David Bourget (Western Ontario)
David Chalmers (ANU, NYU)
Rafael De Clercq
Jack Alan Reynolds
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Inquiry 14 (1-4):41 – 55 (1971)
This essay deals with one basic feature of Confucian ethics as an ethics of flexibility by way of examining Confucius's concept of paradigmatic individuals (chün?tzu). Part I attempts a critical reconstruction and assessment of this concept. Part II takes up a feature of the account of chün?tzu in terms of the problem of rules and exceptions. It is suggested that the problem is best dealt with by making a distinction between normal and exigent moral situations ? a distinction that appears to be implicit in the Confucian doctrine of ching?ch'üan. Viewed in this light, the flexible character of Confucian ethics can be seen to have an important bearing on a problem in moral philosophy
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References found in this work BETA
Wing-tsit Chan (1963). A Source Book in Chinese Philosophy. Princeton, N.J.,Princeton University Press.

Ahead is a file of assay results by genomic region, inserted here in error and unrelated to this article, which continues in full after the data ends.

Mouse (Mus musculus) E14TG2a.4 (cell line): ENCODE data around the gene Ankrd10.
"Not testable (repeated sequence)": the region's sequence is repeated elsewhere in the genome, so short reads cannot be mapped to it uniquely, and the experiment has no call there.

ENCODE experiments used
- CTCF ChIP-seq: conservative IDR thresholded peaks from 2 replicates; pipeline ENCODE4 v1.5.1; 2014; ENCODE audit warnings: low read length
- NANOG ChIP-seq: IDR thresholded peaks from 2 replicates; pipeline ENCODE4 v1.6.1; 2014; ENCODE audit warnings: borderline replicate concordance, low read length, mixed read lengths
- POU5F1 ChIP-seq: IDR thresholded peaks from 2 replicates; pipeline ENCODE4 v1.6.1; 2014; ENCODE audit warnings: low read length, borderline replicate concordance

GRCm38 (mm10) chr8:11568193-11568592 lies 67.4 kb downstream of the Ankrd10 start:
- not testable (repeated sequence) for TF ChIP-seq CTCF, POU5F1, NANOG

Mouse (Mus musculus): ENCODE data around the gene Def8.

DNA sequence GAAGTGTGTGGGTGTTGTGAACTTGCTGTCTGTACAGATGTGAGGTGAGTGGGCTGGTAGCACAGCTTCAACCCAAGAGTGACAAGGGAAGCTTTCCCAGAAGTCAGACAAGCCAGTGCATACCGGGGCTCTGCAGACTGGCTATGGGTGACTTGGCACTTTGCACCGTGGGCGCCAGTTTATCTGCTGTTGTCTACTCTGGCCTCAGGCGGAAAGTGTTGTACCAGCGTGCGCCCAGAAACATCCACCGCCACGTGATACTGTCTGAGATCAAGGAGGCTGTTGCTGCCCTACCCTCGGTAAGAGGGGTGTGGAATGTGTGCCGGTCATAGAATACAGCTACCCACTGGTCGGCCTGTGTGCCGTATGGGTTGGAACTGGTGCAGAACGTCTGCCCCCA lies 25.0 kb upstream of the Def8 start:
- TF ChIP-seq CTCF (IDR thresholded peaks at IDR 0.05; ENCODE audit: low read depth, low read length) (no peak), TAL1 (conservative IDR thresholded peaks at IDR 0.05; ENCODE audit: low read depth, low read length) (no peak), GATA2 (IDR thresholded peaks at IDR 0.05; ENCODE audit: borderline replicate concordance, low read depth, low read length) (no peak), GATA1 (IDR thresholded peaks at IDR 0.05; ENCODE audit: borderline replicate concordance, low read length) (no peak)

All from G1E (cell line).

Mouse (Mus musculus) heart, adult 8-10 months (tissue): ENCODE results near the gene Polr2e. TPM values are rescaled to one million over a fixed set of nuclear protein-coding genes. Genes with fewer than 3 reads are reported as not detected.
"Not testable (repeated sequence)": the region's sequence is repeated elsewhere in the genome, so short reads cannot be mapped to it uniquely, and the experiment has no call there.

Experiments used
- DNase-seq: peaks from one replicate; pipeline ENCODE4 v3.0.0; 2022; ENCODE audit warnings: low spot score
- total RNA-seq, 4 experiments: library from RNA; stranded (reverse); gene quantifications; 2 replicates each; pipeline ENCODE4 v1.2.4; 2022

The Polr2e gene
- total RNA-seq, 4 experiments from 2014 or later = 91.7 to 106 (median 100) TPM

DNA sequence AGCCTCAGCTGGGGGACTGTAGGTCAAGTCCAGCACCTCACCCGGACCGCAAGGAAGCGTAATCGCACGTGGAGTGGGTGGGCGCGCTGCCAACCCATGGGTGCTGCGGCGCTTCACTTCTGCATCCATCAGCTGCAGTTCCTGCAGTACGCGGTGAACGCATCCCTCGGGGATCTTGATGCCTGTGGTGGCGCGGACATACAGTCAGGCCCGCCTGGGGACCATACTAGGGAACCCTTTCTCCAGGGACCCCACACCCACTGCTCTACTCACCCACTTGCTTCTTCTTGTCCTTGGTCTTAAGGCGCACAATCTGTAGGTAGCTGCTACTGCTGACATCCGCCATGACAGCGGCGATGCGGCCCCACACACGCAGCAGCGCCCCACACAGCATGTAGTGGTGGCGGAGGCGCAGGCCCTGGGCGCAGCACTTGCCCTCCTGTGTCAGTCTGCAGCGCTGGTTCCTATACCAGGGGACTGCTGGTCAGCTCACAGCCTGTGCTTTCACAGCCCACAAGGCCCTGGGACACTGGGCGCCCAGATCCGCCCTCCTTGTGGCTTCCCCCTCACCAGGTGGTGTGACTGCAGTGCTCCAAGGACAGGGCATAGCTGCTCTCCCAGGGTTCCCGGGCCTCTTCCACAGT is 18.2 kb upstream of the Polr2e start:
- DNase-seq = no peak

Paul W. Taylor (1973). Normative Discourse. Westport, Conn.,Greenwood Press.
Arthur Waley (1939). The Analects of Confucius. Journal of Philosophy 36 (20):557-558.
Michael David Resnik (1968). Logic and Scientific Methodology in the Writings of Mencius. International Philosophical Quarterly 8 (2):212-230.
John Kenneth Ryan (1969). Studies in Philosophy and the History of Philosophy, V. 4. 1969. Catholic University of America Press.
Citations of this work BETA
Karyn L. Lai (2009). Judgment in Confucian Ethics. Sophia 48 (1):77-84.
Antonio S. Cua (1977). Forgetting Morality: Reflections on a Theme in Chuang Tzu. Journal of Chinese Philosophy 4 (4):305-328.
Karyn L. Lai (2012). Knowing to Act in the Moment: Examples From Confucius’Analects. Asian Philosophy 22 (4):347-364.
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